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From: James Digriz
To: mark lewis
Date: 2018-04-06 07:35:04
Subject: Re: Analog modems in the digital age.

mark lewis wrote to James Digriz:

<cut much useful info>

ml> 
ml> in today's world, the mailers operate, mostly, on their own port (24554 
ml> default for binkp) and so there's no real need for the old style front end 
ml> mailer sharing the same port as the BBS... it can still be done, though... 
ml> i do it here with my frontdoor/remoteaccess setup running on OS/2... there 
ml> are not very many systems out there doing this so there's not much mail 
ml> being transferred over telnet mailer connections... the majority of 
ml> today's systems are using binkd or have a mailer that offers the binkp 
ml> protocol...
ml> 
ml> i don't know if that answers your question(s) or not... hopefully it does 
ml> help some...
ml> 
ml> )\/(ark

Right, and I'm familiar with most of that. I remember for instance making a TI
S1500 (an old SVR3.3 32-bit Unix system without the available ethernet card)
accessible via telnet 15-20 years ago or so. So I'm not a stranger at that 
sort
 of thing. It's not too hard to make a strictly digital connection of some
kind, or to convert IP to serial connections. 

You can fake dial-up, too. On the retro 4.3BSD UUCP network that Warren Toomey
of tuhs.org set up, we've used his tcpdial perl script for this. You could use
a flatfile like a nodelist for this, or use a distributed or shared database.  

I probably wasn't clear enough, though.  The problem I'm looking at is  going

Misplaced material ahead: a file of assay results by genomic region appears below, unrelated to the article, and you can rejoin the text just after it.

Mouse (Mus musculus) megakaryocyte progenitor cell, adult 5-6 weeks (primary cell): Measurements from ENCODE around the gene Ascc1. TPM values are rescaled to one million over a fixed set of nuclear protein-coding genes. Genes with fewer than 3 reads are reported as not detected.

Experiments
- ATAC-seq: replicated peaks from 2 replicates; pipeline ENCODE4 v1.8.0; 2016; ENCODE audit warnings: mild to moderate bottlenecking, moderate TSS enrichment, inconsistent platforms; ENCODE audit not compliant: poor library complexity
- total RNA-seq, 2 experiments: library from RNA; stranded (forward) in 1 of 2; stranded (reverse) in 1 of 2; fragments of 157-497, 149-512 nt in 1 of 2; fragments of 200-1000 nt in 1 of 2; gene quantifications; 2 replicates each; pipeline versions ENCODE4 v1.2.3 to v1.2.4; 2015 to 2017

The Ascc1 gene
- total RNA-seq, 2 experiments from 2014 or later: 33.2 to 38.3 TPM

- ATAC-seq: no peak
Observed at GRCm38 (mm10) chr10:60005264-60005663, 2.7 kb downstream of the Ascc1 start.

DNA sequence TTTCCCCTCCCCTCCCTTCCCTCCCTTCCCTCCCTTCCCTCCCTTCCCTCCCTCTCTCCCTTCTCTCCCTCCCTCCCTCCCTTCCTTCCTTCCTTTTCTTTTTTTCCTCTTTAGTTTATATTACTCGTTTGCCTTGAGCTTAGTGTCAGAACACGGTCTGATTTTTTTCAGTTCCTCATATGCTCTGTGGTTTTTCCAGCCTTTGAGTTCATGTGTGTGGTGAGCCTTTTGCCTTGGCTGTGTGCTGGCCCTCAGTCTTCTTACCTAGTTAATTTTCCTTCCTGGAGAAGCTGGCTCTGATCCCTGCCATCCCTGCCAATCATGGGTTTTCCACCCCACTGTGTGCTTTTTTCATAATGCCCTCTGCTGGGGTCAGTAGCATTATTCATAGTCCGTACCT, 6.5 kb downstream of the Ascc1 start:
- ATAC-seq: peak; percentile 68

from serial 
connections to analog and back, on both ends, over the PSTN, when there is no
copper, analog, or TDM. Where there is no POTS, only fiber, only IP data
networking underlying everything. It's not clear to me that such use of voice
phone lines will be univerally available. With or without the
"repeal" of "Net
Neutrality", the economics appear to disencentive support for analog data. 

Why would you still want to do this? Well, consider that the 2015 FCC decision
exempted dial-up ISPs (or BBS'es, if you stretch things, especially if they
route outside their local network) from the Net Neutrality regulations, some 
of
 which were both onerous, and offensive to 1st amendment sensibilities. May or
may not be a moot point now, but it could come up again easily enough. 

Beyond that, analog is still a good choice for some applications and some
media. 

                                   
                                                                               
                                                                               
                                                                              

    Greetings, James Digriz
    email: jbdigriz{at}bbs.dragonsweb.org

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